This sheet talks about exposure to risperidone in a pregnancy and while breastfeeding. This information should not take the place of medical care and advice from your healthcare provider.

What is risperidone?

Risperidone is a medication used to treat mental health conditions such as schizophrenia and bipolar disorder. It is sometimes used with other medications to treat depression. Risperidone belongs to a group of medications called atypical or second-generation antipsychotics. A brand name for risperidone is Risperdal®.

I take risperidone. Can it make it harder for me to get pregnant?

In some women, risperidone might increase the levels of a hormone called prolactin. High levels of prolactin can stop ovulation, which would prevent pregnancy. Your healthcare provider can test your levels of prolactin if there is concern.

I am currently taking risperidone and I am already pregnant. Should I stop taking it?

Studies have shown that women with untreated depression during pregnancy might have a greater chance for pregnancy complications. Please see the MotherToBaby fact sheet on depression at for more information.*

Only you and your provider know your medical history and can best determine whether or not you should stop taking risperidone during pregnancy. The benefits of taking risperidone for your specific situation and the potential risks to the baby should be considered before a decision is made. If you and your provider decide together that stopping risperidone is right for you, slowly decrease the dose over a period of time to avoid withdrawal symptoms.

Can taking risperidone during my pregnancy increase the chance of miscarriage?

Miscarriage may occur in any pregnancy.  Most studies have found the chances of miscarriage in women taking risperidone to be similar to that of women taking similar medications.

Can taking risperidone during pregnancy cause birth defects in my baby?

In every pregnancy, a woman starts out with a 3-5% chance of having a baby with a birth defect. This is called her background risk. Data on over 2000 babies born to women who took risperidone during pregnancy suggests that the chance for birth defects is low.

In some studies there was a small increase in risk for birth defects, especially those involving the heart, but in most studies no increased chance for birth defects was seen. There is no proven risk for birth defects with risperidone use in a pregnancy. If there is an increase in risk, it is likely to be low, and this needs to be weighed against the benefits of treating your mental health condition.

Will taking risperidone during pregnancy affect my baby’s behavior or cause learning problems?

There are no studies on behavior or development of infants exposed to risperidone during pregnancy.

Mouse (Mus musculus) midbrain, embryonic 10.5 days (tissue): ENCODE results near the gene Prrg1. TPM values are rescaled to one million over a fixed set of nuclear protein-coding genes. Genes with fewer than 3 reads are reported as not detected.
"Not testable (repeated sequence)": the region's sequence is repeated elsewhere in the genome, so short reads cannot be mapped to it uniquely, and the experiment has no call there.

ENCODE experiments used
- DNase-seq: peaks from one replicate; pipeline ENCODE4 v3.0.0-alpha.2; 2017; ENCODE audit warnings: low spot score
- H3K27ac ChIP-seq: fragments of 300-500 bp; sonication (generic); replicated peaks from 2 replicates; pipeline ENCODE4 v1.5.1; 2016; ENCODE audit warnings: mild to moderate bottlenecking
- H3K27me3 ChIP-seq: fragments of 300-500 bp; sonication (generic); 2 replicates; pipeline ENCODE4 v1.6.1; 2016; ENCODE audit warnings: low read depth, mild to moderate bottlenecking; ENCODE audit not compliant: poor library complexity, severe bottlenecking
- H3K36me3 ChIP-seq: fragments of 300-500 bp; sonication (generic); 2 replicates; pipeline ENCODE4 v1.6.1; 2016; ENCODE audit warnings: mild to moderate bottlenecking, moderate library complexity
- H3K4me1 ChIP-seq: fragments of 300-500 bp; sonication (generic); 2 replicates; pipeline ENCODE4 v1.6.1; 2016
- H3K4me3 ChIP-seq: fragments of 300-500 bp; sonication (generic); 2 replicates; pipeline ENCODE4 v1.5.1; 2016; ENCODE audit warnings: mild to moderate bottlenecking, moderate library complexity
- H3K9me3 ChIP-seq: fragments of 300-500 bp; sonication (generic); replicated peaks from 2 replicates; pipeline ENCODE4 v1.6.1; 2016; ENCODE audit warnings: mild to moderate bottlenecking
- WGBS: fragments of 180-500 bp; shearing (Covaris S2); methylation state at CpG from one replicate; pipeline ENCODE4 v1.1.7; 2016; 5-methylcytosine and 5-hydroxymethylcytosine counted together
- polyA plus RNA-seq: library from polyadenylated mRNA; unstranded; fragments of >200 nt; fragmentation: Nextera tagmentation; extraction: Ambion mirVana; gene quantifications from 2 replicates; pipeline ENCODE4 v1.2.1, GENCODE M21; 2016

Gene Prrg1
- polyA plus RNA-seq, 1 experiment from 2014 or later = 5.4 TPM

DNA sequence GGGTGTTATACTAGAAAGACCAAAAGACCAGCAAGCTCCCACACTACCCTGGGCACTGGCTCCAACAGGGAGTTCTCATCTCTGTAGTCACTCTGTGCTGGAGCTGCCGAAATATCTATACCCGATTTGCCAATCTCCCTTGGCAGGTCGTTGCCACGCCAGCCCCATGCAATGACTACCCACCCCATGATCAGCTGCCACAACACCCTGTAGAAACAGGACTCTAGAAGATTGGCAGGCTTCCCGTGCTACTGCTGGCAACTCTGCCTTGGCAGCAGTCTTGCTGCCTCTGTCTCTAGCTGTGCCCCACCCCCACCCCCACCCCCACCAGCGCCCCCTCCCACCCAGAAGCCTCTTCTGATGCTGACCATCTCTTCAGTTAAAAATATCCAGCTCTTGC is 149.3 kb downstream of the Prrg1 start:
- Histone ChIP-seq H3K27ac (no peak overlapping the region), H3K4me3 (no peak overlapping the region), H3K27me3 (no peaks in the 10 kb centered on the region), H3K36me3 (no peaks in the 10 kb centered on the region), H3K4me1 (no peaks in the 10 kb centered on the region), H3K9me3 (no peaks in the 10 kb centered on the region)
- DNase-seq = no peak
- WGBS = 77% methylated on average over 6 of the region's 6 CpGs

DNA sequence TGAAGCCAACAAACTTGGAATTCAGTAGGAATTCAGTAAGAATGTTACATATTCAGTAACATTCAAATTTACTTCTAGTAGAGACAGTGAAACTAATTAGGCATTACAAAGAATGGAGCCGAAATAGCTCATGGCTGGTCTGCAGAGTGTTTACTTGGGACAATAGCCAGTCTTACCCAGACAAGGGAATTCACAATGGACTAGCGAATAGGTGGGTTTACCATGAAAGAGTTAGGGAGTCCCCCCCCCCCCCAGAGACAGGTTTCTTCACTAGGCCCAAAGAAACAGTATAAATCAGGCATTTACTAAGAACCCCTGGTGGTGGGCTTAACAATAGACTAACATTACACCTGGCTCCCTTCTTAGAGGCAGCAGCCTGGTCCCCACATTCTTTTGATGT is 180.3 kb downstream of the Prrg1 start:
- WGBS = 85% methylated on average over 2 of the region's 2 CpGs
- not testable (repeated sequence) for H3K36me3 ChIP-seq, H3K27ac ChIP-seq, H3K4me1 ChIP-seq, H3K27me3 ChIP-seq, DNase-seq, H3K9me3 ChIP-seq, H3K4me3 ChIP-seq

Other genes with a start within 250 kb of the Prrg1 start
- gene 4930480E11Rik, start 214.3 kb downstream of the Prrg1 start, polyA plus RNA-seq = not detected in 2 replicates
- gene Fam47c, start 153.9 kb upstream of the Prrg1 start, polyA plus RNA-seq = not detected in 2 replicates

Are there other problems associated with taking risperidone?

Risperidone may cause weight gain and problems with blood sugar control in the pregnant woman. This might increase the chance for gestational diabetes. Your health care provider can monitor your blood sugar levels before pregnancy and then again in pregnancy. A recent study found that risperidone has less of an impact on maternal weight and blood sugar than other similar medications.

Some reports have suggested that risperidone might lead to low birth weight or small babies. However, this has not been noticed in all reports, and may involve other factors such as the health of the mother.

I need to take risperidone throughout my entire pregnancy. Will it cause withdrawal symptoms in my baby after birth?

It is unknown if taking risperidone alone could increase the chance of withdrawal symptoms in a newborn. Studies are needed. Because other similar medications have been associated with a risk for withdrawal or toxicity, babies born to women taking risperidone near delivery should be monitored for symptoms such as stiff or floppy muscle tone, drowsiness, agitation, tremors, difficulty breathing, and problems with feeding. If a baby developed these symptoms, in most cases the symptoms would go away in a few days without any long term health effects.

Can I breastfeed my baby if I am taking risperidone?

Risperidone has been found in breast milk in low levels. No reports of any long-term harmful effects have been seen in a small number of exposed infants. As with any medication taken while breastfeeding, the infant should be closely watched for adverse effects such as sleepiness and poor feeding. Be sure to talk to your healthcare provider about all your breastfeeding questions.

What if the baby’s father takes risperidone?

There are no studies looking at possible risks to a pregnancy when a father uses risperidone. In general, medications that the father takes do not increase risk to a pregnancy because the father does not share a blood connection with the developing baby. However, some men using risperidone may have higher levels of the hormone prolactin, which may interfere with fertility. For more general information on a father’s exposures, please see the MotherToBaby fact sheet Paternal Exposures at*

* Section Updated May 2020

Click here for references.

National Pregnancy Registry for Psychiatric Medications: There is a pregnancy registry for women who take psychiatric medications, such as risperidone. For more information you can look at their website: